Investment in building construction almost pre-COVID-19 levels

Investment in building construction, seasonally adjusted.
Toronto, ON – Investment in building construction is almost back to pre-COVID-19 levels. Total investment in building construction increased 12 per cent to $14.9 billion in June, following a 62.2 per cent gain in May. June is 3.1 per cent lower than February for construction investment, reports Statistics Canada.
Residential construction rose 12.2 per cent to $9.4 billion in June, with gains in both single-unit and multi-unit investment. Ontario and Quebec led all provinces in growth for the month, while Saskatchewan was the only province to report a decline. Nationally, after back-to-back months of strong gains, residential investment still remained 8.6 per cent lower than February levels.
Non-residential construction investment increased 11.6 per cent to $5.5 billion. Ontario and Quebec reported strong gains, which led to national growth in all components of non-residential investment.
With strong increases in all non-residential construction projects, investment in slightly higher than the levels recorded before COVID-19.
The commercial component represented the majority of non-residential construction gains, up 114.7 per cent to $3.3 billion. Alberta and British Columbia reported the largest declines for the month with 4.2 per cent and 3.2 per cent, respectively.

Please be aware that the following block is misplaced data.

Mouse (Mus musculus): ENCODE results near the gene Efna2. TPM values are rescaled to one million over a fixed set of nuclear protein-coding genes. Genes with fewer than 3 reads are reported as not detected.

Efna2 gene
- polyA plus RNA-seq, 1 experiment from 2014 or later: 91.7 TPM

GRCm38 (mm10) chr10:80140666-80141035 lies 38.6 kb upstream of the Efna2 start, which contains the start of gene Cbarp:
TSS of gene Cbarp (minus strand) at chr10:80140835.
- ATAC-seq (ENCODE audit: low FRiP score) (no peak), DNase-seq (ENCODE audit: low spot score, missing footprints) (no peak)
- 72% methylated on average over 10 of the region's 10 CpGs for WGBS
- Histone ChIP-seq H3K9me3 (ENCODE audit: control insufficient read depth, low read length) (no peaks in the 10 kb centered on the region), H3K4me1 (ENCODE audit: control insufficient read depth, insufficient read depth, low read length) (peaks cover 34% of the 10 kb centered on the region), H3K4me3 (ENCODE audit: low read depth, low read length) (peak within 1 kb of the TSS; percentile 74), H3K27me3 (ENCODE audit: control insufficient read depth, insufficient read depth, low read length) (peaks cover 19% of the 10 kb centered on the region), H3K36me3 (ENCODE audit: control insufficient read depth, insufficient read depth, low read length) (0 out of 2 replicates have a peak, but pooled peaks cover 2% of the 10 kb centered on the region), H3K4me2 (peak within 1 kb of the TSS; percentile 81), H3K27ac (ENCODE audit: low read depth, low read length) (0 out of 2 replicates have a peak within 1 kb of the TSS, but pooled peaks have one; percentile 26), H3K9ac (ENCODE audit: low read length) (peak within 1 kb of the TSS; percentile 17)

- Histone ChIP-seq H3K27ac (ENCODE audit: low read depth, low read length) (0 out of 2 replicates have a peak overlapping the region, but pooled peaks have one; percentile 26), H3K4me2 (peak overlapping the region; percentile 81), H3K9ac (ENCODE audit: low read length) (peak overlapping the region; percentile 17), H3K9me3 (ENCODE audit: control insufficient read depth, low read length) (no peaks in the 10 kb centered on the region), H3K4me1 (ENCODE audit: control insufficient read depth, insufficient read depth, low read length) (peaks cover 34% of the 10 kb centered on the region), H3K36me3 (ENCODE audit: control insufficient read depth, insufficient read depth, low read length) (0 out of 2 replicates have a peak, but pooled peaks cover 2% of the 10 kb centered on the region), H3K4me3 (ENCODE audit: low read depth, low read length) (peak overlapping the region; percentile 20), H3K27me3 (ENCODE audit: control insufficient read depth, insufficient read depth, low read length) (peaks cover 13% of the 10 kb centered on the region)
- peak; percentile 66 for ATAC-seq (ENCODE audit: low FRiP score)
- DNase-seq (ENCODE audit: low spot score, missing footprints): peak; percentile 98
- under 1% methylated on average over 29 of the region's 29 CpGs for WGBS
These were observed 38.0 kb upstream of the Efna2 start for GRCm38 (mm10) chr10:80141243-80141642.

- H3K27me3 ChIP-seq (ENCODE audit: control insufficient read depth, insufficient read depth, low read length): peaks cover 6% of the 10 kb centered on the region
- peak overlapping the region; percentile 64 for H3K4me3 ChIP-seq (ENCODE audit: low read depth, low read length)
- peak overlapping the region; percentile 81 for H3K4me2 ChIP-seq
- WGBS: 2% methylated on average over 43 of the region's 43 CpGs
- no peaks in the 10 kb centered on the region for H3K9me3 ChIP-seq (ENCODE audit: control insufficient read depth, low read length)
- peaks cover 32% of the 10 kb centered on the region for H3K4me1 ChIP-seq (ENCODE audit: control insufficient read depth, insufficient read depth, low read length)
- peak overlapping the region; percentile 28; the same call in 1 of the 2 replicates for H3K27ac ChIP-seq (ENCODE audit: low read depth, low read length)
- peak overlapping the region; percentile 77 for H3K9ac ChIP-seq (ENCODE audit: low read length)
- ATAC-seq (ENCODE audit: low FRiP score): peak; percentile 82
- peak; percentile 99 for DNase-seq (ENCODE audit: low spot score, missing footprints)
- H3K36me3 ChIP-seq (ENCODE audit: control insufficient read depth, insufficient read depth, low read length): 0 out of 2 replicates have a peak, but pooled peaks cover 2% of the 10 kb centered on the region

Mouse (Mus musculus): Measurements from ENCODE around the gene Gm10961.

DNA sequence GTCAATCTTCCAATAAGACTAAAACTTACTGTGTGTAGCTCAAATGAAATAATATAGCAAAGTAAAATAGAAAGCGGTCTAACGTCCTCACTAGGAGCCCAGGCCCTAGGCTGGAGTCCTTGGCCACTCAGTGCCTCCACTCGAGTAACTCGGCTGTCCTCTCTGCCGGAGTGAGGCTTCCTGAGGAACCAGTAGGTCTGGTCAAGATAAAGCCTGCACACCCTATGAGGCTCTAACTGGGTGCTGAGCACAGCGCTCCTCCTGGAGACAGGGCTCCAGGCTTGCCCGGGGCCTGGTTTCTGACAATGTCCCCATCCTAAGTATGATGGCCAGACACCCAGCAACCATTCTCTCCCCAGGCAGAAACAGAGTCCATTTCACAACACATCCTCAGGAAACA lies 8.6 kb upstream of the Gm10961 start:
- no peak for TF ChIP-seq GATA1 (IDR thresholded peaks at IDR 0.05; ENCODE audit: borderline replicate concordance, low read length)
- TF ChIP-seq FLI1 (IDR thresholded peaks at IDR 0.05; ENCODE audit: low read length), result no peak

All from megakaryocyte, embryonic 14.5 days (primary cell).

The industrial (up 7.7 per cent) and institutional (up 6.6 per cent) sectors increased in June, supported by gains in Ontario and Quebec.
For the second quarter, total investment in building construction amounted to $36.3 billion, a decrease of 20 per cent from the first quarter. This is the largest quarter-over-quarter decrease since January 2010. All provinces and territories were down for the quarter, with Ontario and Quebec posting the largest declines.
Residential investment fell in the second quarter, down 24.5 per cent with both investment in multi-dwelling and single-unit dwellings. Non-residential investment decreased quarter-over-quarter, down 10.7 per cent to $13.4 billion. Declines were reported across all provinces and territories, with the largest in Ontario.